FOM: anti-foundationalism
Stewart Shapiro
shapiro+ at osu.edu
Tue Mar 30 00:44:47 EST 1999
This is very quick, and so will open me up to vigorous refutation, due to
lack of care on my part. Well, that is what discussion is for. (I will be
leaving town for about 10 days soon.)
>I now have your PM article (Philosophia Mathematica vol. 7, 1999,
>42-64). Thanks for sending it to me.
>
>Unfortunately, looking at your PM article, I don't see that you have
>retreated at all from the vehement anti-foundational stance which
>seems to be the main point of your book.
>
Right. What I have backed off from is the claim in the book that
foundationalism provides the only or the main motivation for first-order
logic. Some of the reviews and critical studies of the book took me to
task on that. As far as I know, the FOM discussion is the first time I
took some heat for the anti-foundationalist stance itself. In his review
in the JSL, John Burgess said that Chapter 2 (the section on
foundationalism) is the weakest section of the book. I don't think he
argued that I was wrong there, but that it does not provide a good support
for second-order logic.
>The title of your book is `Foundations Without Foundationalism: the
>Case for Second-Order Logic'. In it you define foundationalism as
>`the view that it is possible and desirable to reconstruct mathematics
>on a completely secure basis, one maximally immune to rational doubt'
>(page v). You say `one of the main themes of this book is a thorough
>anti-foundationalism' (page 220). You say that `foundationalism
>... has few proponents today, and for good reason' (page vi) and that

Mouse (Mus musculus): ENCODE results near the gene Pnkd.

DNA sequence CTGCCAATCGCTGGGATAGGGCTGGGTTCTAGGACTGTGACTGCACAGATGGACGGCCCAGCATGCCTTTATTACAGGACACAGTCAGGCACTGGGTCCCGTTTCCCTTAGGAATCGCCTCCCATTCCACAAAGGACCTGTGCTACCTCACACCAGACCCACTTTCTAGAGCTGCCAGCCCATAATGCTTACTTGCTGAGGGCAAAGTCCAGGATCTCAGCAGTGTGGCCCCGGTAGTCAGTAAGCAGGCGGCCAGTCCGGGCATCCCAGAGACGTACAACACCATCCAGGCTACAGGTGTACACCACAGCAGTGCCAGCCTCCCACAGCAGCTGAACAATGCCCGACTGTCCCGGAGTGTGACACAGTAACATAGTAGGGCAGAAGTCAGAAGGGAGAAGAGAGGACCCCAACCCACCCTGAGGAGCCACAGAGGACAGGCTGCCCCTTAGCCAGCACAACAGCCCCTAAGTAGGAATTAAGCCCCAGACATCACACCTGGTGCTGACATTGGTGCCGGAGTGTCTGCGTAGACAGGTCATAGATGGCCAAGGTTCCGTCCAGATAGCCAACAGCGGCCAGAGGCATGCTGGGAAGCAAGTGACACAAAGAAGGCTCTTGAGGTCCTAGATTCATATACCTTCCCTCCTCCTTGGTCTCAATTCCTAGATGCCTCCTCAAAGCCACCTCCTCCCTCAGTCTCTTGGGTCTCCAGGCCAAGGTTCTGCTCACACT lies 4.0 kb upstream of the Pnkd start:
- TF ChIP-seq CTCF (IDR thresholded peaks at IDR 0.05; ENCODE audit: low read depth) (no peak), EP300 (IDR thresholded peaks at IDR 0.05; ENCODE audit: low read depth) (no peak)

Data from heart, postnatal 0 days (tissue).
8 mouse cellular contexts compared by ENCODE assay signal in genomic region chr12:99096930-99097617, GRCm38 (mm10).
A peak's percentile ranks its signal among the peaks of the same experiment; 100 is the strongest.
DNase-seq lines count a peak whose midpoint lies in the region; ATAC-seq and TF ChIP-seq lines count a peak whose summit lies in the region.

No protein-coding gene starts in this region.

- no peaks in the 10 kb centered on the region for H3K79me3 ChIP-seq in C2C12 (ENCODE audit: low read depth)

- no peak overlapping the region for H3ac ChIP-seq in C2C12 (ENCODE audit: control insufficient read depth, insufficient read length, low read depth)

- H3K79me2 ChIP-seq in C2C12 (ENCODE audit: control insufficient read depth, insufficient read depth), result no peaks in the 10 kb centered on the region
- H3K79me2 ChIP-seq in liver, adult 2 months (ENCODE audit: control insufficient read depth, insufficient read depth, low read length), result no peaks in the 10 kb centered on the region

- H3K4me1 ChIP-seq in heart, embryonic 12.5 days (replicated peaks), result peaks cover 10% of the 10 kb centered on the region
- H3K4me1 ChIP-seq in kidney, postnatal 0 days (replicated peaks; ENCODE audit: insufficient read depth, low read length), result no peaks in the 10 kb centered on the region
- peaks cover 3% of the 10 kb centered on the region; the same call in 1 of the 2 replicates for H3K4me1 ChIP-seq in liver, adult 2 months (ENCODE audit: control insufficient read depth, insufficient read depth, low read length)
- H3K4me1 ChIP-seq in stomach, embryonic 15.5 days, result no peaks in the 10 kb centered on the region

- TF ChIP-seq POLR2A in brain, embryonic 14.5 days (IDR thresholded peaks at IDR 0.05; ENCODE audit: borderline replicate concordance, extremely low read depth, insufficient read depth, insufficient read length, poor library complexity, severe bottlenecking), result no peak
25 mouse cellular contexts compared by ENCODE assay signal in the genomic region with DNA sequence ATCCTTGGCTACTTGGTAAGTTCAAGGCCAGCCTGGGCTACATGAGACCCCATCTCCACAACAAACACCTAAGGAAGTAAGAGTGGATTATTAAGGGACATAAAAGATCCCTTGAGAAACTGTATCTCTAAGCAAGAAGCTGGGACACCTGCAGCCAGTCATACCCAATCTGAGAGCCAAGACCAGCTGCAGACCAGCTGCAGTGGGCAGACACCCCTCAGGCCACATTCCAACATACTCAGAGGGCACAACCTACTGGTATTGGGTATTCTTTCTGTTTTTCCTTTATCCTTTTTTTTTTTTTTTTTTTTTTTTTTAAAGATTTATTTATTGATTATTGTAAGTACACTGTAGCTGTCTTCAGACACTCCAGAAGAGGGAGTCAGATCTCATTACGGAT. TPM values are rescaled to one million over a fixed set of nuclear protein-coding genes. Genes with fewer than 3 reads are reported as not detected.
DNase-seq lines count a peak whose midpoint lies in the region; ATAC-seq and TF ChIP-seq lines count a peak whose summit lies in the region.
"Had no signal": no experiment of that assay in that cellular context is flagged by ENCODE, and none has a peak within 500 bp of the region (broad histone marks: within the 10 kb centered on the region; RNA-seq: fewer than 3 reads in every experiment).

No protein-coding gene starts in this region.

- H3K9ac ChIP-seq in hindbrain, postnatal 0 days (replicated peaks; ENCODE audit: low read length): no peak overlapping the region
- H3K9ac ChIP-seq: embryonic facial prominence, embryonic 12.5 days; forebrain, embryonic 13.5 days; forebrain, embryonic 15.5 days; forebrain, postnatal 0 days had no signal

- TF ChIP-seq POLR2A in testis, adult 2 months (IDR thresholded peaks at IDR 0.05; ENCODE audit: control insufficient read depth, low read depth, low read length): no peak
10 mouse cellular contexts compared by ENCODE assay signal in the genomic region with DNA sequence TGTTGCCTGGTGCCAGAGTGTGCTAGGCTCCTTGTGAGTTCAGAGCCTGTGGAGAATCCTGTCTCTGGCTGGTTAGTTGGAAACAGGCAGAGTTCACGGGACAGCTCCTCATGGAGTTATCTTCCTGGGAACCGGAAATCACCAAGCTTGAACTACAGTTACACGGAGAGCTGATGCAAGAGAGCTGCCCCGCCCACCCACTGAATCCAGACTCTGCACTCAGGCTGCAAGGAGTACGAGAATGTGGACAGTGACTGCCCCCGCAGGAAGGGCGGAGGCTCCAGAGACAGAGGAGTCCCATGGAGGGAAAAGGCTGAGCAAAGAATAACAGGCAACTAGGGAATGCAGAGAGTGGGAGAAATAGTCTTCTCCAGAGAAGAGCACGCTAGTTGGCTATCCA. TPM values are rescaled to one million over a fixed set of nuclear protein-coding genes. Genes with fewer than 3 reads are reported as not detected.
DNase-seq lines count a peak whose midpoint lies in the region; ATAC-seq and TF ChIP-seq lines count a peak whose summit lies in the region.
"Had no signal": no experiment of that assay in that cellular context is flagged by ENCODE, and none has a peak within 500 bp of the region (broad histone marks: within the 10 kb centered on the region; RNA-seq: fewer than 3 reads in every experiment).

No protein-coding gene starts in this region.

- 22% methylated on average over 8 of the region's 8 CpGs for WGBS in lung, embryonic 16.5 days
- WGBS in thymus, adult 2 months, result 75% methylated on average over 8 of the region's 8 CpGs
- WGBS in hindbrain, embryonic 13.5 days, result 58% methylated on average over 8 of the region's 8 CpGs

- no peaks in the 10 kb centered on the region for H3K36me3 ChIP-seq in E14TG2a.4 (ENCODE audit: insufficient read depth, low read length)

>mathematics is `a house built on sand' (page 26).
Well, this particular quip is out of contect. It was to pursue a metaphor
that Weyl made. My claim was that mathematics does not need a solid
foundation in order to be set right. Weyl argued that because classical
mathematics is less than absolutely certain, we have to retreat to either
predicative mathematics or intuitionism (depending on the period of Weyl's
career).
> You briefly mention
>two foundationalist programs, logicism and Hilbert's program, only to
>remark that `both these programmes failed to achieve the
>foundationalist goal and, for various reasons, few people seriously
>hold out hope for repairs' (page 29).
Incidentally, one serious exception is Mic Detlefsen's excellent book on
the Hilbert Programme.
>You cite venerable authorities
>such as Weyl (page 25) and Quine (page 197) in support of your
>anti-foundationalist stance.
Not Weyl. He went for an absolutely secure foundation and was willing to
cripple mathematics in order to achieve it.
>In particular, could you please explain how you square your jaundiced
>view of Hilbert's program with modern progress in that direction?
I remain in admiration of contemporary proof theory, and do not mean to
denegrate it. But do people think that the modern progress contributes to
the original *epistemological* goals of the Hilbert program? Do any of the
results make mainstream mathematics more secure than it is already? I am
not a scholar of the relevant history (and will be corrected), but I took
Hilbert's goal to be to remove doubt from mathematics (in light of the
antinomies). Recall his quip that once the program is achieved, no one
will drive us out of Cantor's Paradise.
A more modest way to put the thesis of this aspect of my book is that there
is value to foundational studies independent of the epistemological goals
of the Hilbert program.
>Could you please explain why you yourself (not Quine or Weyl or other
>authorities) are so vehemently opposed to foundationalism?
Again, I have to be quick. Foundationalism goes back to the rationalism
of, e.g., Descartes, and is a quest to put science (or in this case
mathematics) on an absolutely secure foundation (or, failing that, as
secure a foundation as is humanly possible). I guess I was not so much out
to refute foundationalism, but to point toward alternate orientations to
foundational studies. I did not mean to be "vehement", as Steve suggested.
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